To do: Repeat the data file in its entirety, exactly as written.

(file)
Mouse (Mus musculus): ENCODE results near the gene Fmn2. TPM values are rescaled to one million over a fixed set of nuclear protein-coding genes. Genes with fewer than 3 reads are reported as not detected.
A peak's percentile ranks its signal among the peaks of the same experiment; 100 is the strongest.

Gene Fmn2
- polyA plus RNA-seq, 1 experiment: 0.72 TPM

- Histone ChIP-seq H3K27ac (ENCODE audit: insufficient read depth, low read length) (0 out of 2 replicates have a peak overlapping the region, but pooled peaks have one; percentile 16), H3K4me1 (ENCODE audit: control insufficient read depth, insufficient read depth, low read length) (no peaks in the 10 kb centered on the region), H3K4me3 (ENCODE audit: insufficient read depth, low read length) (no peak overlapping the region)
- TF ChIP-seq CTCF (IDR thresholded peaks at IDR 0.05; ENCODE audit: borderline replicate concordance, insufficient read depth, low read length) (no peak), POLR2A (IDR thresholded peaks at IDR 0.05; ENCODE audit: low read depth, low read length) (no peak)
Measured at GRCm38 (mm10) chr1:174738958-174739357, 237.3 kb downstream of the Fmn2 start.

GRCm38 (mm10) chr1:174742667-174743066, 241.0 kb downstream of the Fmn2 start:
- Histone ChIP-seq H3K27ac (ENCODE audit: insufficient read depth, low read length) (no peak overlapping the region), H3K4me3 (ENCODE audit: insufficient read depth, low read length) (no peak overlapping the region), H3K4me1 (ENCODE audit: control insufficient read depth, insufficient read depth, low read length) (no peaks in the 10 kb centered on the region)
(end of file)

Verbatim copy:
Mouse (Mus musculus): ENCODE results near the gene Fmn2. TPM values are rescaled to one million over a fixed set of nuclear protein-coding genes. Genes with fewer than 3 reads are reported as not detected.
A peak's percentile ranks its signal among the peaks of the same experiment; 100 is the strongest.

Gene Fmn2
- polyA plus RNA-seq, 1 experiment: 0.72 TPM

- Histone ChIP-seq H3K27ac (ENCODE audit: insufficient read depth, low read length) (0 out of 2 replicates have a peak overlapping the region, but pooled peaks have one; percentile 16), H3K4me1 (ENCODE audit: control insufficient read depth, insufficient read depth, low read length) (no peaks in the 10 kb centered on the region), H3K4me3 (ENCODE audit: insufficient read depth, low read length) (no peak overlapping the region)
- TF ChIP-seq CTCF (IDR thresholded peaks at IDR 0.05; ENCODE audit: borderline replicate concordance, insufficient read depth, low read length) (no peak), POLR2A (IDR thresholded peaks at IDR 0.05; ENCODE audit: low read depth, low read length) (no peak)
Measured at GRCm38 (mm10) chr1:174738958-174739357, 237.3 kb downstream of the Fmn2 start.

GRCm38 (mm10) chr1:174742667-174743066, 241.0 kb downstream of the Fmn2 start:
- Histone ChIP-seq H3K27ac (ENCODE audit: insufficient read depth, low read length) (no peak overlapping the region), H3K4me3 (ENCODE audit: insufficient read depth, low read length) (no peak overlapping the region), H3K4me1 (ENCODE audit: control insufficient read depth, insufficient read depth, low read length) (no peaks in the 10 kb centered on the region)